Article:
All religions make some use of the material to represent or lead to something beyond. But not all religions emphasize materiality to the extent that Christianity does, impelled by the doctrines of creation ex nihilo and of the Incarnation. Hence a paradox: if the Christian God is understood to redeem, not merely to transcend, the material, then corruptible, partible matter must be capable of incorruption and eternal wholeness. In her lecture, Caroline Bynum will explore one consequence of this paradox: Christianity’s insistence on material fragmentation as a way of distributing the holy, while embedding this in the idea of synecdoche. Describing first the cult of holy matter and the way in which the anxieties about decay attendant upon it are reflected in theology and reliquaries, she will then look at five wound piety (which has often been understood as erotic or proto-feminist) as an example of the devotional sense of pars pro toto.
Caroline Walker Bynum is professor at the Institute for Advanced Study in Princeton and University professor emerita at Columbia University in New York City. She works on theology, religion and culture in the later Middle Ages. Her book Holy Feast and Holy Fast: The Religious Significance of Food to Medieval Women (1987) was instrumental in introducing the concept of gender into Medieval Studies. Her books Fragmentation and Redemption: Essays on Gender and the Human Body in Medieval Religion (1991) and The Resurrection of the Body in Western Christianity (1995) provided a paradigm for the history of the body. Her recent book Wonderful Blood (2007), which won the Haskins Medal from the Medieval Academy of America in 2011, focuses on devotion to the blood of Christ in northern Germany in the thirteenth to the sixteenth centuries. This lecture is based on a chapter in her new study Christian Materiality, which is due out from Zone Books late this spring.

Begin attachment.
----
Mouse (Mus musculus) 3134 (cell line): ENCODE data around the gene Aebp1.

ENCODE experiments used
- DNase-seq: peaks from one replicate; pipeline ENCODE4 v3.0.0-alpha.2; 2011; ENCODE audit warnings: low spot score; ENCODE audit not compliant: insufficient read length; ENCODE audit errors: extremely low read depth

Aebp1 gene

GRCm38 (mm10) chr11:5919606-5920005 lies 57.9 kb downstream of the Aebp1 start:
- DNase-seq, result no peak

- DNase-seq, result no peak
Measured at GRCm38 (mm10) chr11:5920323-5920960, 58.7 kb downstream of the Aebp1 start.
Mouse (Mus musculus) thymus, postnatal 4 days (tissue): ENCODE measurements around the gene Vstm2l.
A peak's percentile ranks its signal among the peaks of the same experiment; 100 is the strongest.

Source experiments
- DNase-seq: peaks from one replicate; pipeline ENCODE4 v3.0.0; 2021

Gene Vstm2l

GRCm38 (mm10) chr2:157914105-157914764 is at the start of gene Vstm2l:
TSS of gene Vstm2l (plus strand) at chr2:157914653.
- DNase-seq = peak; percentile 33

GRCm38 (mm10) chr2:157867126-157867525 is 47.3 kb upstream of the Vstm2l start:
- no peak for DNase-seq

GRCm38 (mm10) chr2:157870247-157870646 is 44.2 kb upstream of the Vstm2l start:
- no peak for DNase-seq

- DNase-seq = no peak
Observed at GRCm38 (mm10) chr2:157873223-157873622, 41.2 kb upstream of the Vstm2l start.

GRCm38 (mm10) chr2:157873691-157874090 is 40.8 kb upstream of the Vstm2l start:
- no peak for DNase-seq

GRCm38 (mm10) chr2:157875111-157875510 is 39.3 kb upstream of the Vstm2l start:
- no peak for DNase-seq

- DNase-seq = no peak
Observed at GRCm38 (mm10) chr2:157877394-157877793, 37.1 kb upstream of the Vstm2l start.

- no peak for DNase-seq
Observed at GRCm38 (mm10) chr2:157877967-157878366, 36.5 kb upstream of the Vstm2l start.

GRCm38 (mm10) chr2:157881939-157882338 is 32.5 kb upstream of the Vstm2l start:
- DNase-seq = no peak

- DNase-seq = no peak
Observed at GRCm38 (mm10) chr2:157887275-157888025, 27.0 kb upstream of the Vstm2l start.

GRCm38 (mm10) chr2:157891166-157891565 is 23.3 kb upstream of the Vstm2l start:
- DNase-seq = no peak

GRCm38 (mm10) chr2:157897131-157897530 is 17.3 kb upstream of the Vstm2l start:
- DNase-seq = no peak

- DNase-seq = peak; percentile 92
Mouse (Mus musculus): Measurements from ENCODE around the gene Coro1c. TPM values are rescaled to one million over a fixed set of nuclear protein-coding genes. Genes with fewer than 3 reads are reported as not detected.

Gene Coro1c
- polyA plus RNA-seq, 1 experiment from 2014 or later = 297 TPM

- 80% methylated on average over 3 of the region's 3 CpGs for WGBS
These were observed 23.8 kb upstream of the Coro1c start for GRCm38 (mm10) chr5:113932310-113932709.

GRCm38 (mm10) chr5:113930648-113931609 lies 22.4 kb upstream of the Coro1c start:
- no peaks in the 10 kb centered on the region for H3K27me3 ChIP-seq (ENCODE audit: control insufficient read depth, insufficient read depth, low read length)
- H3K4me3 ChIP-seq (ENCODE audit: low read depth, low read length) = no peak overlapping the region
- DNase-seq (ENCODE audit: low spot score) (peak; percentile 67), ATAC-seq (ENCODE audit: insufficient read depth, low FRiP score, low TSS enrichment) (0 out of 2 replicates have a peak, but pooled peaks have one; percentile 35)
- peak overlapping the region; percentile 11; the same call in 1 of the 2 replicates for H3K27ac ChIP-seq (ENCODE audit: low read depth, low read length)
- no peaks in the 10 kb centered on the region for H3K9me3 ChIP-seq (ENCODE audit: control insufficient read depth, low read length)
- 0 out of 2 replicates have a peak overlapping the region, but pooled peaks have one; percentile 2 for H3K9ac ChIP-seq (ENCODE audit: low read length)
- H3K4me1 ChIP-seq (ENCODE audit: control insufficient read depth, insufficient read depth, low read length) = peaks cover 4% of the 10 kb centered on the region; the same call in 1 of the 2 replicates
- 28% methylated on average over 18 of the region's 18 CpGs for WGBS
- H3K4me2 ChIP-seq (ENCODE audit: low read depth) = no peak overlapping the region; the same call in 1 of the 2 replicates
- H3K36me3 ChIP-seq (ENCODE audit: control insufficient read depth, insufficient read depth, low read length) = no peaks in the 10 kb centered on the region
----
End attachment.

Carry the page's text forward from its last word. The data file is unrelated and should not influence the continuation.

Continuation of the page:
The event is part of the ICI Focus Kippbilder / Multistable Figures. Multistable figures not only continue to fascinate cognitive scientists as a form of optical illusions, but they also function as models for probing complex epistemological, aesthetic and ethical tensions. We see either duck or rabbit, but not both at the same time. Yet the image cannot be reduced to either, it is neither (only) duck nor (only) rabbit, but both duck and rabbit. The combination of simultaneity (the coexistence of aspects in one image) and consecution (the change of one aspect to another) yields both either/or and both/and. At the same time, the image forms no synthesis. That one image should lead to the recognition of different shapes also means that the perceived shape is both less and more than the sensory data given by the image. The unity of the shape – the Gestalt of duck or rabbit – is more than the sum of black and white pixels in the image, even if it forms only one aspect of the image. Multistable figures highlight the activity of the perceiving subject, but as we can agree on the recognized shapes, it promotes no radical subjectivism, relativism or constructivism. Rather, it promises the possibility of productively mediating and distinguishing between subject and object, reality and construction, natural and conventional categories.
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